Table of Contents - Vol. VIII, No. 3
Combing though sweet refuse, I catty-corner a white mouse,
arch overhead and hiss, as dusk paints the alley red.
They call me Tulip at home, but out here I’m a tigress.
In the trash can, my prize writhes, patted by a sheathed paw.
I yowl in the guest bedroom when the Mistress comes home.
She rears from the corpse, which I lick with my eyes.
Behind walls like mine, such sleepy felines.
At dusk they twitch with echoes of the hunt.
A dumb tenderness swishes in sunlight,
just kisses glass.
Fins like orange kites flutter,
entice no double other.
Within a bowl-molded horizon,
sudden glimpses of a similar.
Afternoon spreads its grays.
The bowl is mazed with rays.
The family slams home. Fins fold.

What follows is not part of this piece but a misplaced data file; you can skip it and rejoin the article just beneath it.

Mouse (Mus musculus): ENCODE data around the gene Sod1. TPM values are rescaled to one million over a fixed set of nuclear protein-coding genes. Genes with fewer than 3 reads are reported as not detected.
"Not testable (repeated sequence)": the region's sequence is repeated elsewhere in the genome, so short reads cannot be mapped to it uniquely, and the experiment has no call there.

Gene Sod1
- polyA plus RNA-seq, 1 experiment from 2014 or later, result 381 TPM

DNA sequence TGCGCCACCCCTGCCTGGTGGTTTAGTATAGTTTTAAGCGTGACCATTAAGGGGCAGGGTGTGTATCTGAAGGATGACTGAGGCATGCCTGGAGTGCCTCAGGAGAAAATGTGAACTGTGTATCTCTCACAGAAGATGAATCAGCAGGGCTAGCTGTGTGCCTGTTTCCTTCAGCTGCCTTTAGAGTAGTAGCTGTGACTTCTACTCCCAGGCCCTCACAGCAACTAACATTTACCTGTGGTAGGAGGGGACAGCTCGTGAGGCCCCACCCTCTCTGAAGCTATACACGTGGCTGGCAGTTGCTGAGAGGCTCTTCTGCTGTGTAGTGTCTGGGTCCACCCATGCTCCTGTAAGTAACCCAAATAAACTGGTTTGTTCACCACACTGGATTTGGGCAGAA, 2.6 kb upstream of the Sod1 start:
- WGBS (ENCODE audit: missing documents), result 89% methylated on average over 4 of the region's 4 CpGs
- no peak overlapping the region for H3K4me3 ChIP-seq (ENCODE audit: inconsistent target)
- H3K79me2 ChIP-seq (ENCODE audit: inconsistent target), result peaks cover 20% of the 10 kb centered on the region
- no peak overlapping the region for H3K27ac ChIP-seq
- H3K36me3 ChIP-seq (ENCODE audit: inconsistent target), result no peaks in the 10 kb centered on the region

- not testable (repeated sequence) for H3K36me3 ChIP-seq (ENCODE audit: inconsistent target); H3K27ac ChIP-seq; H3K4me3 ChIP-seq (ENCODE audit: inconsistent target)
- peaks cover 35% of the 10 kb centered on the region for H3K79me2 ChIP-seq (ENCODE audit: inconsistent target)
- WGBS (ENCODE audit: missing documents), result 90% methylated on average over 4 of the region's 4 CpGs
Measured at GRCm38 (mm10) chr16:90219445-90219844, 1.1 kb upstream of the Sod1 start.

A wave of noise explodes
to a sprinkle of food
below the shadow of a hovering god.
We glimpse each other in facing crevices, waiting
for younger fish to misjudge their way. We both blink
at a water-wavy, mirroring shape—and I blend
back against the home reef, having seen a squid
identical to me just once before: a bespotted
blue sponginess dancing in pink brine,
then disappearing behind sea lettuce fronds.
A school of mammoth tuna moons
across, more than a mile long—
and by the time the tuna are gone,
a strong current pushes through,
erasing the settled world.
Again we spot each other, peaking
out of coral, so I spray. It sprays.
Ink billows, and all’s eclipsed.
© Gregg Mosson